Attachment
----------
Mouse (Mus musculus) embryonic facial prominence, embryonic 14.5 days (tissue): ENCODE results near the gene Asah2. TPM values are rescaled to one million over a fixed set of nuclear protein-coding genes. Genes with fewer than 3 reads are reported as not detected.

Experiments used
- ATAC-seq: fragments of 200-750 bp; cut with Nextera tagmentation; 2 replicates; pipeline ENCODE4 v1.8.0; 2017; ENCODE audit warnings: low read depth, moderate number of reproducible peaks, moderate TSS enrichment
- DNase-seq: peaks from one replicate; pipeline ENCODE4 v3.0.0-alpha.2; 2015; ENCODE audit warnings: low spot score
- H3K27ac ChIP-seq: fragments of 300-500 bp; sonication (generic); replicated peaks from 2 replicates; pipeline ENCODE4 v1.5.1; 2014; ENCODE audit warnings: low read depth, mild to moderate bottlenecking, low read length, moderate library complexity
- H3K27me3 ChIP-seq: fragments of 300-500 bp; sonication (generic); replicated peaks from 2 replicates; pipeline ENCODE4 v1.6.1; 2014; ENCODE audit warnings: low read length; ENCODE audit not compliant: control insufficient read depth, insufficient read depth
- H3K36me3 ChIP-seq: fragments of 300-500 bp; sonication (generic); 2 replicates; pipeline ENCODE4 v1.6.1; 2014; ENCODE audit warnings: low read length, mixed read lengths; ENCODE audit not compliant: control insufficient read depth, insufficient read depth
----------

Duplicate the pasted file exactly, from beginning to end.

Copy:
Mouse (Mus musculus) embryonic facial prominence, embryonic 14.5 days (tissue): ENCODE results near the gene Asah2. TPM values are rescaled to one million over a fixed set of nuclear protein-coding genes. Genes with fewer than 3 reads are reported as not detected.

Experiments used
- ATAC-seq: fragments of 200-750 bp; cut with Nextera tagmentation; 2 replicates; pipeline ENCODE4 v1.8.0; 2017; ENCODE audit warnings: low read depth, moderate number of reproducible peaks, moderate TSS enrichment
- DNase-seq: peaks from one replicate; pipeline ENCODE4 v3.0.0-alpha.2; 2015; ENCODE audit warnings: low spot score
- H3K27ac ChIP-seq: fragments of 300-500 bp; sonication (generic); replicated peaks from 2 replicates; pipeline ENCODE4 v1.5.1; 2014; ENCODE audit warnings: low read depth, mild to moderate bottlenecking, low read length, moderate library complexity
- H3K27me3 ChIP-seq: fragments of 300-500 bp; sonication (generic); replicated peaks from 2 replicates; pipeline ENCODE4 v1.6.1; 2014; ENCODE audit warnings: low read length; ENCODE audit not compliant: control insufficient read depth, insufficient read depth
- H3K36me3 ChIP-seq: fragments of 300-500 bp; sonication (generic); 2 replicates; pipeline ENCODE4 v1.6.1; 2014; ENCODE audit warnings: low read length, mixed read lengths; ENCODE audit not compliant: control insufficient read depth, insufficient read depth